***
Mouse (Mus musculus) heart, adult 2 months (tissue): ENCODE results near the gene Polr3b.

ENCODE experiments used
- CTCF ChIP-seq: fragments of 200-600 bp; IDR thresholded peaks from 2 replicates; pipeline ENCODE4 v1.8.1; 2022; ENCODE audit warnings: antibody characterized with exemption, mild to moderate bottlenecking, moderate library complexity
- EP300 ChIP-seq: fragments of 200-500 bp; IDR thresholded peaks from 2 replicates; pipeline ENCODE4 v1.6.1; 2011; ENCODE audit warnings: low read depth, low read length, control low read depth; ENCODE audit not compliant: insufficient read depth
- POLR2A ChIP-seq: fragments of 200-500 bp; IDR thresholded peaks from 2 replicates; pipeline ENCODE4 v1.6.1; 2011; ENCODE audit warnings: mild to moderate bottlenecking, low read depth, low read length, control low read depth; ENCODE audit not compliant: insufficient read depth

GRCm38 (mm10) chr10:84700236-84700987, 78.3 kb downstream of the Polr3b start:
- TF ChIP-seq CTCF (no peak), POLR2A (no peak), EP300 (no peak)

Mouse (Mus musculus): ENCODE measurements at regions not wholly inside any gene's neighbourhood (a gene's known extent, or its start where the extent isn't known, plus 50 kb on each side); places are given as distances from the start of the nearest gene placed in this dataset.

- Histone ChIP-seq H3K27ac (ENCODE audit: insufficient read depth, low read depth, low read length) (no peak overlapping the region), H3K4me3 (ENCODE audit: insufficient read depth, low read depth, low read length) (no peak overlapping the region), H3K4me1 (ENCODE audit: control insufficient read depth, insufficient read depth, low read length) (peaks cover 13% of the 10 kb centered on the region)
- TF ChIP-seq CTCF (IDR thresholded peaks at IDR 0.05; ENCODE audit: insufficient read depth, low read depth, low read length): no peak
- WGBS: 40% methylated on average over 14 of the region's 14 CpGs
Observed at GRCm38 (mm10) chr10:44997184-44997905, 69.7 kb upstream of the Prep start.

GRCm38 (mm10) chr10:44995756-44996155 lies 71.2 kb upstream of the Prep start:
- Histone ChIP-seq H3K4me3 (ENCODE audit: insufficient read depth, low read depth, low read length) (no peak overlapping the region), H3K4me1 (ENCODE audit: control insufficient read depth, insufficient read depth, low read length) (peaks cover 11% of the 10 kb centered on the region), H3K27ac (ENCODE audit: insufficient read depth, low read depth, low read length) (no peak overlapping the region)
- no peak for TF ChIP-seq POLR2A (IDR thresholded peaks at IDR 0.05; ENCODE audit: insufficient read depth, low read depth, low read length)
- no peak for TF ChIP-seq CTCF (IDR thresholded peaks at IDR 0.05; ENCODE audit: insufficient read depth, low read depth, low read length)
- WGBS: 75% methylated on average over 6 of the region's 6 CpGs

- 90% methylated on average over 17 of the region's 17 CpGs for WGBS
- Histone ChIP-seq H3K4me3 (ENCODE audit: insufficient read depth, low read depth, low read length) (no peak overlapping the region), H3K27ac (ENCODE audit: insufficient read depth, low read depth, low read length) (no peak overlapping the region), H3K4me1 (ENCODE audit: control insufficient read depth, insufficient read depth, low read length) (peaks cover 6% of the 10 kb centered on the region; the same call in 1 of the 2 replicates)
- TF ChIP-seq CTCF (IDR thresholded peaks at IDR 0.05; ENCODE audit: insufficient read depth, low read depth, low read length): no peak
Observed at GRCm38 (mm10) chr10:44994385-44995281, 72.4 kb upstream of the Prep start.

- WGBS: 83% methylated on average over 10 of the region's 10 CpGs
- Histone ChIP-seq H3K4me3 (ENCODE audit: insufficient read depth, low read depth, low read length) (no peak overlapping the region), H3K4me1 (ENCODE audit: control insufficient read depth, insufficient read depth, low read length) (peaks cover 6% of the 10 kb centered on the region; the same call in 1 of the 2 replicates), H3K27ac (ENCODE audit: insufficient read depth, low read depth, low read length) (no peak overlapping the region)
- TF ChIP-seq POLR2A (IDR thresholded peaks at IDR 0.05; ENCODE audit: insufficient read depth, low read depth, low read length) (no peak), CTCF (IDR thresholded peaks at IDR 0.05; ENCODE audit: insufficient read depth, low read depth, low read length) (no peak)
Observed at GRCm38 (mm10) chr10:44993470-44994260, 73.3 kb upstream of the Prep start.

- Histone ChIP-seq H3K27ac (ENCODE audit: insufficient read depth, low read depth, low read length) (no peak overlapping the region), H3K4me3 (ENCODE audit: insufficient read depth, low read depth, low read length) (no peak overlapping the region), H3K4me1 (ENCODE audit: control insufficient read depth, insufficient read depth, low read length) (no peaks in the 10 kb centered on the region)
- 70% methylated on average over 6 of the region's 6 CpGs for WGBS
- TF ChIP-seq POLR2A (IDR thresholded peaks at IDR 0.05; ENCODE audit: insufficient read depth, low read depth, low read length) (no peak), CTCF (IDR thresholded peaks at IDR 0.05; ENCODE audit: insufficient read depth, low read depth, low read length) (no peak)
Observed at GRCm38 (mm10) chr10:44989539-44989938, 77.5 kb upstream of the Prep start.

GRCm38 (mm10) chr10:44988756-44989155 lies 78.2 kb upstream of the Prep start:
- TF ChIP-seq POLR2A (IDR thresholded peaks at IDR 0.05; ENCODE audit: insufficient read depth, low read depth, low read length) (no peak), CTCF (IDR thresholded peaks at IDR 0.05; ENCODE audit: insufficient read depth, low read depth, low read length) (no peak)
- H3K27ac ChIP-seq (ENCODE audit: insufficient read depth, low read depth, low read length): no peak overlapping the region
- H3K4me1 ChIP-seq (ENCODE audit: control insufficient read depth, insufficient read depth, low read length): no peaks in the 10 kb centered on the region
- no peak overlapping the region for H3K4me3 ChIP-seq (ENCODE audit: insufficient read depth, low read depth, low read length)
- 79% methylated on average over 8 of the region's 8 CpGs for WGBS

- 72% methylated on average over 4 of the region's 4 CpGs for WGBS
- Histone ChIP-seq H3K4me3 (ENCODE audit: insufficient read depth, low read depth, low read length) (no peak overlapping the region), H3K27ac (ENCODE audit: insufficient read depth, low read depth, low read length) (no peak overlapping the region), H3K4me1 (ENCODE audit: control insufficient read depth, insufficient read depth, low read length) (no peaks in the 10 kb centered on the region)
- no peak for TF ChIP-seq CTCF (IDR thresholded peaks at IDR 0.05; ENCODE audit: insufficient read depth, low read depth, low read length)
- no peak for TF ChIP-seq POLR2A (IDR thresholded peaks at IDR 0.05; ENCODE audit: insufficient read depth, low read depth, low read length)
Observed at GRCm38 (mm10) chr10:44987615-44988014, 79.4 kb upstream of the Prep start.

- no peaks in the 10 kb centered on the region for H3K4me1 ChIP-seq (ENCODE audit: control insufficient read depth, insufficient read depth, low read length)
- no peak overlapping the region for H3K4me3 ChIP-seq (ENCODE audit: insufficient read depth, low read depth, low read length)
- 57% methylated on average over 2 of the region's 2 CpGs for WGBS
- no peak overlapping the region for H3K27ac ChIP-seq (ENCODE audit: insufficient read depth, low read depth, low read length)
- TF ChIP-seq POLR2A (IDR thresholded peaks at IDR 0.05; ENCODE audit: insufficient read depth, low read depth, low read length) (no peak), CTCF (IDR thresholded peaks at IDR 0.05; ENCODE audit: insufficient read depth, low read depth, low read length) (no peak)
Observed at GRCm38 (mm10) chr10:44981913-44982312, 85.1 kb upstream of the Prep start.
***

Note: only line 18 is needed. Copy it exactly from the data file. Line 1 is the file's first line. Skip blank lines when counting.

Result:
- 90% methylated on average over 17 of the region's 17 CpGs for WGBS